Sim A Field



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In precision agriculture, crop/weed discrimination is often based on image analysis but though several algorithms using spatial information have been proposed, not any has been tested on relevant databases. A simple model that simulates virtual fields is developed to evaluate these algorithms. Virtual fields are made of crops, arranged according to agricultural practices and represented by simple patterns, and weeds that are spatially distributed using a statistical approach. It ensures a user-defined Weed Infestation Rate (WIR). Then, experimental devices using cameras are simulated with a pinhole model to create pictures of the field from a virtual camera.


We propose this program to help you evaluating your crop/weed discrimination algorithms and hope it will save you a lot of time.


The following text roughly explains the modeling process; you can find a detailed description in article [1].

1. Field modeling

A spatial crop field model is designed using a predefined spatial distribution of crop and weed plants. This model divides into two steps: (1) simulation of the crop field where weed plants are described by spatial stochastic models (uniform or cluster processes) and (2) construction of a virtual photograph of the crop field according to the extrinsic and intrinsic parameters of the virtual CCD sensor.


The goal of the model is to test the efficiency of crop/weed discrimination algorithms in crop field subjected to different Weed Infestation Rates.

1.1. Crop model

Crop sowing complies with reality: lines are equally spaced with an inter-row width depending on the crop type (16-18cm for wheat, 45 cm for sunflower, etc.). Two different sowing schemes are proposed: an “in-line” one for cereals and a periodical one for sunflower or maize. Periodical sowing introduces the notion of intra-row frequency, which is defined as the distance between crop plants in the row. For each crop, three different patterns and sizes are available (with three different orientations) to mimic the unpredictable nature of plant growth. The presence of crop is controlled by a stochastic variable to reproduce growth issues.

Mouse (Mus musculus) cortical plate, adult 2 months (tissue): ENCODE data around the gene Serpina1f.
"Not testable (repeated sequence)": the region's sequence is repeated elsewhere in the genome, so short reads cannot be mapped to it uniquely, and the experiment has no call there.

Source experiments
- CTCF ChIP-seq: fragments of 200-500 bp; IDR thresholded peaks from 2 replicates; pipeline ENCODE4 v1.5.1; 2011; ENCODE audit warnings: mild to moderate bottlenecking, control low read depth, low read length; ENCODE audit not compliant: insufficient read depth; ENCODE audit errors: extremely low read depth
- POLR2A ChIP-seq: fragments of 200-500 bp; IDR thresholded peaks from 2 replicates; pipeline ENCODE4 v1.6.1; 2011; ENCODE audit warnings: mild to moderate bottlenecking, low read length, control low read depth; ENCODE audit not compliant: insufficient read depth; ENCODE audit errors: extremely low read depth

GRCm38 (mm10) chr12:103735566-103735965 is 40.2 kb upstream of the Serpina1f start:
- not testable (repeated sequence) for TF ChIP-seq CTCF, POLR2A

1.2. Weed model

Weeds, which are also described by different patterns, are placed in the field according to spatial distributions. As for crop plants, they can be presented at different growth stages and their size varies as a function of a stochastic variable. In crop field, two weed spatial distributions are usually observed: uniform and aggregate. As it is unlikely that weeds follow only one distribution, a mixture of both is also proposed. The Weed Infestation Rate (WIR) is specified by the user and allows the evaluation of crop/weed discrimination algorithms applied to different infestation rate.


Now that we have modeled a complete field, we need to simulate the picture acquisition.


Fig. 1: a) Wheat picture: inter-row width = 16cm, camera’s height = 1.20m, WIR = 20% with a mixture of both distributions. b) Sunflower picture: inter-row width = 45cm, intra-row frequency = 10cm, camera’s height = 5m and WIR = 10% with a punctual distribution.